Aetna Inc. posted sharply higher second-quarter profit on a strong performance by its health insurance segment.

Hartford Courant

HARTFORD, Conn. | Aetna Inc. posted sharply higher second-quarter profit on a strong performance by its core health insurance segment and its exit from unprofitable Affordable Care Act health exchanges.

Optimistic about the rest of the year, Hartford-based Aetna raised its profit expectations for 2017, exceeding what analysts expected.

However, Chief Executive Officer Mark Bertolini warned about uncertainty in health insurance markets as the Republican-led Congress and President Donald Trump struggle to keep their promise to replace Obamacare.

Aetna also demonstrated it can succeed without acquiring Humana Inc., which it unsuccessfully pursued last year. Medicare Advantage products were a "primary driver of growth," accounting for a 14 percent increase in membership this year, Bertolini told investor analysts on a conference call. The products are popular private insurance offerings that handle Medicare coverage for seniors.

Medicare Advantage was a key reason why Aetna sought to pay $37 billion for Humana, which has a significant presence in Medicare Advantage markets. A federal judge blocked the deal in January.

Aetna's ability to reap profit from Medicare Advantage "really crystallizes the logic behind the strategy" to buy Humana, said Spencer Perlman, managing partner and director of health care research at Veda Partners in Bethesda, Md.

In contrast, it was unable to make a go of the Affordable Care Act Exchanges, he said. "It's never been Aetna's sweet spot," Perlman said.

Aetna announced in May it will not offer on- or off-exchange individual plans in Delaware or Nebraska in 2018. It previously announced it will not offer plans in Iowa and Virginia next year.

Aetna said its individual commercial products lost nearly $700 million between 2014 and 2016.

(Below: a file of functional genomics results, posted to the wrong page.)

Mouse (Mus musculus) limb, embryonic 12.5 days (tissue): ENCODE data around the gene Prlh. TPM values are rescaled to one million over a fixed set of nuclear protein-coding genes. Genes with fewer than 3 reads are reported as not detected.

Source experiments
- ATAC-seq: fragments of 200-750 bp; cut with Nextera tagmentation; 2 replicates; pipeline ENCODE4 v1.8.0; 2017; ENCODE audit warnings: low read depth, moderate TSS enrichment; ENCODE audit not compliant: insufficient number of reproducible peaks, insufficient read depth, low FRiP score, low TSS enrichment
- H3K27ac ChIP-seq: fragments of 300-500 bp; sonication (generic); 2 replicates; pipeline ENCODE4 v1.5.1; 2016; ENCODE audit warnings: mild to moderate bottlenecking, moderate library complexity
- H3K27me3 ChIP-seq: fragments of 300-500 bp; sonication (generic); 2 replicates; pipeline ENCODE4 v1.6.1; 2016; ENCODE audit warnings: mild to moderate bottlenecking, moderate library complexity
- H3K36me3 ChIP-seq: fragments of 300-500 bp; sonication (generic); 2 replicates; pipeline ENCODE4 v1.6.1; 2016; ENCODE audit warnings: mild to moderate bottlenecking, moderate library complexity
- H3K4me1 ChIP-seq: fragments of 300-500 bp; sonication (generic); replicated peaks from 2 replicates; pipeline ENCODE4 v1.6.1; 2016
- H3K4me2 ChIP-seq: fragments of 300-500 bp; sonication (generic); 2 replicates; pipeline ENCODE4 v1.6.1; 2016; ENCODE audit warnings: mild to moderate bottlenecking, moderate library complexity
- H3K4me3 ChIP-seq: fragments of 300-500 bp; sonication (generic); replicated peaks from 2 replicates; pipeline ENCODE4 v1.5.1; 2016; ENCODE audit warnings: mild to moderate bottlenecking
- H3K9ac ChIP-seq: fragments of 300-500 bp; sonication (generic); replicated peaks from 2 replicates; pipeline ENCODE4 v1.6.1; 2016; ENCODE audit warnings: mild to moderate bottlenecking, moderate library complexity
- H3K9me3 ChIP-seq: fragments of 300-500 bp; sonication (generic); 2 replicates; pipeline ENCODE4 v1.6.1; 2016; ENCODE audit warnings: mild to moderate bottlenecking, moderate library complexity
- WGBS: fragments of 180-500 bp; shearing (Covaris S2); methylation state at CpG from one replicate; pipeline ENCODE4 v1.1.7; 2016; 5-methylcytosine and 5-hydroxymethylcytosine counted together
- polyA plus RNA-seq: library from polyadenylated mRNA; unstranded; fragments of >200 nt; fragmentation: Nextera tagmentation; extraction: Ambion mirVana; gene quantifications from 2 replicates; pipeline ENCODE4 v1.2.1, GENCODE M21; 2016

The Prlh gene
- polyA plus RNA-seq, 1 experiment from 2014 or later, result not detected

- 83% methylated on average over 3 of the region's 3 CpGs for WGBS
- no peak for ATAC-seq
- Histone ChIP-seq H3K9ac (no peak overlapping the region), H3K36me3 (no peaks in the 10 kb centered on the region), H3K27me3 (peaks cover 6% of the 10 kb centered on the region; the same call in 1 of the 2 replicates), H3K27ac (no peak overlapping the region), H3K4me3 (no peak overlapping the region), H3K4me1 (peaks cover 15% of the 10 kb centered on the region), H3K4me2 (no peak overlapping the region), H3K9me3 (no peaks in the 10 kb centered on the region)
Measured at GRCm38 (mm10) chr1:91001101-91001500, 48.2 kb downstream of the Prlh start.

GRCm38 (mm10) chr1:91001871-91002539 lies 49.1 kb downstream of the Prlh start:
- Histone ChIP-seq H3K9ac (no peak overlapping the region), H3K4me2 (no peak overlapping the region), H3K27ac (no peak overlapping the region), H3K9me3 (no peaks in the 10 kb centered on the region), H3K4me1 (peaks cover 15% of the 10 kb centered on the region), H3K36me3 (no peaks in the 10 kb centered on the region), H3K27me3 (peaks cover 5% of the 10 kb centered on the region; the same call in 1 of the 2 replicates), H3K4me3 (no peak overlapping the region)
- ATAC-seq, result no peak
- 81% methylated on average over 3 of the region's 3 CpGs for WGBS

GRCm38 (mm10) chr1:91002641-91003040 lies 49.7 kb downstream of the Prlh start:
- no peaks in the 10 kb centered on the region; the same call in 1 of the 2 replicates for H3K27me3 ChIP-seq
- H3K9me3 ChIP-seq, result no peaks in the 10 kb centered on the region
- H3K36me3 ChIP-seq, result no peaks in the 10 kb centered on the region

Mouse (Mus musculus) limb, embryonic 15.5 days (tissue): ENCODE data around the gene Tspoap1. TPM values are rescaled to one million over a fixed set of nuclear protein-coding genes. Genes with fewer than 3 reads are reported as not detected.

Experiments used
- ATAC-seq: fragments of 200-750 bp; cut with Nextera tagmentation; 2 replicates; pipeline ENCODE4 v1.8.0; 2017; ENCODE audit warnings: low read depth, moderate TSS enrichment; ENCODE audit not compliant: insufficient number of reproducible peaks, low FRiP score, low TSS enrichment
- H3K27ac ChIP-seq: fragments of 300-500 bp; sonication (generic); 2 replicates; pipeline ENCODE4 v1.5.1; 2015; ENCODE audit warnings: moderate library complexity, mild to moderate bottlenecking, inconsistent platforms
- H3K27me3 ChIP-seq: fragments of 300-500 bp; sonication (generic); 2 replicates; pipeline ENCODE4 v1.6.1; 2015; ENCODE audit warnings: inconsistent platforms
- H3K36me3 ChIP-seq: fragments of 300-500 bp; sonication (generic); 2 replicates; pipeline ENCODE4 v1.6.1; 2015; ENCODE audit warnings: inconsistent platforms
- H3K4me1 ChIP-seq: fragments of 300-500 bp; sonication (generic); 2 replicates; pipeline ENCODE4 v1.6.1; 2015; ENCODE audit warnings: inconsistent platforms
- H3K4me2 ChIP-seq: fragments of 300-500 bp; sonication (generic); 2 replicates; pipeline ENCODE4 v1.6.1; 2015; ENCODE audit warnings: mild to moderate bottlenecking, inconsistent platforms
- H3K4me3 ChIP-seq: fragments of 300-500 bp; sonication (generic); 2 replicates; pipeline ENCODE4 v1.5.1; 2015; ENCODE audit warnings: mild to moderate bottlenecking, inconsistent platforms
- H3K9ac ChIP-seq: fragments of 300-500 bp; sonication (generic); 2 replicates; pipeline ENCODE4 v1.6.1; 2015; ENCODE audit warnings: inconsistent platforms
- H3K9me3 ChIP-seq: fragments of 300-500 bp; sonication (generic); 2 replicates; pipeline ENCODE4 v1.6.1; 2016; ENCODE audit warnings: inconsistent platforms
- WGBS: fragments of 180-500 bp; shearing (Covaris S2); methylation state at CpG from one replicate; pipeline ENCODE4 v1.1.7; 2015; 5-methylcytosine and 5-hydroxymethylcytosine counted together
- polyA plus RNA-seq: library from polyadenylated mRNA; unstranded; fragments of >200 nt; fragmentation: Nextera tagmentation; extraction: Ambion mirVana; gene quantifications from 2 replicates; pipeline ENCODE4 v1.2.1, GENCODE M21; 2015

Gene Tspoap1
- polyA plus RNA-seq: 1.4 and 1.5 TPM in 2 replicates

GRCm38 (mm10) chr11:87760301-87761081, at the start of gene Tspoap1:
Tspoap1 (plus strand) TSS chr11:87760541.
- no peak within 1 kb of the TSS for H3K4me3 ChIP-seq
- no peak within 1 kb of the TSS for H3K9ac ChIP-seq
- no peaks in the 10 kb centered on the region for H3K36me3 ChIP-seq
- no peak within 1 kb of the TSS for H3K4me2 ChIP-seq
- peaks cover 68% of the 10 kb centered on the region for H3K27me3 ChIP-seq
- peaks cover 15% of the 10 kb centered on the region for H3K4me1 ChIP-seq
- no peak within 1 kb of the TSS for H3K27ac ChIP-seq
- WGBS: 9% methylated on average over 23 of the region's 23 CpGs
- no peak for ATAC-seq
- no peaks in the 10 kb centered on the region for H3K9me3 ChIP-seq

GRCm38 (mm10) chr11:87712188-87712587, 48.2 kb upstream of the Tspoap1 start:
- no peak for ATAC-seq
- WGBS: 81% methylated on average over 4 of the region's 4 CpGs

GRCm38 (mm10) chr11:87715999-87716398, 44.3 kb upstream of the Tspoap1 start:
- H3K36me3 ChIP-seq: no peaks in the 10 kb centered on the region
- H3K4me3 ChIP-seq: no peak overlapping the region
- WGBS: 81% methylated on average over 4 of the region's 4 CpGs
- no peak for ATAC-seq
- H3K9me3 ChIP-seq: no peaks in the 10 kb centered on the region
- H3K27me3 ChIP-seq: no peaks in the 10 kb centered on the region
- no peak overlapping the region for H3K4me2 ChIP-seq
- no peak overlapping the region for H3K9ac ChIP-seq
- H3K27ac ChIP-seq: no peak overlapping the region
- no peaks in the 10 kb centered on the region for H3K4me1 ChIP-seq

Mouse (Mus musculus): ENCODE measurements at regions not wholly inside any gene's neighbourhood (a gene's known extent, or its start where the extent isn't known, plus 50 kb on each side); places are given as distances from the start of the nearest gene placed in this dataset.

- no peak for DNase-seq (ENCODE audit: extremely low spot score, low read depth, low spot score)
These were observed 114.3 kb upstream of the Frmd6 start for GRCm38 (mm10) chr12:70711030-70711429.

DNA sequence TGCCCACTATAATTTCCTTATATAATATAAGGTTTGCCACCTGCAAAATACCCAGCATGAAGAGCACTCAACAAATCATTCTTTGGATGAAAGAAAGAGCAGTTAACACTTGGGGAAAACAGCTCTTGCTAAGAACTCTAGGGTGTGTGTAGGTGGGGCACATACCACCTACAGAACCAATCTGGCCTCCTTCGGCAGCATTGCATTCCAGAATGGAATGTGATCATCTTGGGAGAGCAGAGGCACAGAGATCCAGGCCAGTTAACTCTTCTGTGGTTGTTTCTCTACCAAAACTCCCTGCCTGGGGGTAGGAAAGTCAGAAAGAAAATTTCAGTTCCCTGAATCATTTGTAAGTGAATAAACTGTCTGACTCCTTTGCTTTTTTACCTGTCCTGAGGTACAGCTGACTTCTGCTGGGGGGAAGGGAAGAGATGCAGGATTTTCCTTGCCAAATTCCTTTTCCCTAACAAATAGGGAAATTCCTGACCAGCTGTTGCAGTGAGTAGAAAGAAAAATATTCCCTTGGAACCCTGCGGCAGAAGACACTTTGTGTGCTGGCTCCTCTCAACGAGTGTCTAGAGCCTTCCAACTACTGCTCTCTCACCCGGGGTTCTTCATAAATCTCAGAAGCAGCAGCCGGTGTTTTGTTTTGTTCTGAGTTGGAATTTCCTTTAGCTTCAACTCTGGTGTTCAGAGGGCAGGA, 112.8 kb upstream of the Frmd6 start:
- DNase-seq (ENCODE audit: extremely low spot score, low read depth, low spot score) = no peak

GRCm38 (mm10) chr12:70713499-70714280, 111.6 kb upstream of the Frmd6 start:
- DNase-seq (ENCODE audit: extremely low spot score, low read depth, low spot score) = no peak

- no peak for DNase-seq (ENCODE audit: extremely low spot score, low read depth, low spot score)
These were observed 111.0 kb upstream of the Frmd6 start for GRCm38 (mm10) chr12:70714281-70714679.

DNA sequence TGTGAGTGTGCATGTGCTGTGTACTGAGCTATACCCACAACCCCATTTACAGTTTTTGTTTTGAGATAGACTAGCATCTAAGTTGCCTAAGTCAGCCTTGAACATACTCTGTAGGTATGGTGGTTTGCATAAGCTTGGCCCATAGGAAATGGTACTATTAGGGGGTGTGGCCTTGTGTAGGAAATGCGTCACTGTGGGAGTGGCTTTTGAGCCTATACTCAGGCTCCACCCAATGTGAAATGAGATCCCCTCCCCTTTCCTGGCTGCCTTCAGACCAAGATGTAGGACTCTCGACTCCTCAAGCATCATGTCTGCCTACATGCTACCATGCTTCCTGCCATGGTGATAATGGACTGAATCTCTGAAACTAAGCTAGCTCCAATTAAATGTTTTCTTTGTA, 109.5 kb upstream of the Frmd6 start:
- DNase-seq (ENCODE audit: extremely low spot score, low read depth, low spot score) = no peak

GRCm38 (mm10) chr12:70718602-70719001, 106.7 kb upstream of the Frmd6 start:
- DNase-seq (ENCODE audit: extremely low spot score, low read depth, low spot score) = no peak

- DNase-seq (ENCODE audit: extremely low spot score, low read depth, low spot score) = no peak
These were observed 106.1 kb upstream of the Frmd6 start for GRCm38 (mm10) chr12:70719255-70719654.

For the April-June period, net income of $1.2 billion, or $3.60 per share, was up 52 percent from $791 million in last year's second quarter. That beat Wall Street expectations.

Revenue of $15.52 billion was down about 3 percent from the second quarter of 2016 but still beat expectations of analysts surveyed by Bloomberg.

Aetna raised its 2017 earnings per share guidance to a range of $9.45 to $9.55, from a previous projection of $8.80 to $9. That outpaces analysts' expectations of $8.99.

Credit Suisse analyst Scott Fidel said in a note to investors that Aetna's second-quarter results exceeded a "beat and raise" performance in which a company beats Wall Street expectations and raises its guidance for earnings per share or revenue. He called it a "crush and raise."

"It's not often that we see EPS beats of the magnitude that Aetna reported this morning," he said.

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Aetna attributed the increase in earnings to a continued strong performance in its core health care segment. The business unit includes insured and self-insured medical, pharmacy, dental and behavioral health products and services.

The earnings boost also reflects a larger drop in Aetna's estimate of its exposure to costly, high-risk Obamacare customers than in the second quarter of 2016. Lower costs also accounted for the improved results.

Bertolini warned that the unresolved health care debate in Congress will have an impact, particularly toward the end of the year.

"I would say the largest issue here is uncertainty," he told analysts on a conference call.

Bertolini cited the uncertainty over cost-sharing reductions, which are federal payments to insurance companies that reduce the amount paid for deductibles, copayments and coinsurance.

Unknown are "whether or not the (cost-sharing reductions) are going to be covered" and if members of Congress "will step up to their responsibilities to the American people," Bertolini said.

The future of health insurance plans is in doubt, he said.

"You have individuals who are sitting there with coverage not knowing whether they'll have it next year," he said.

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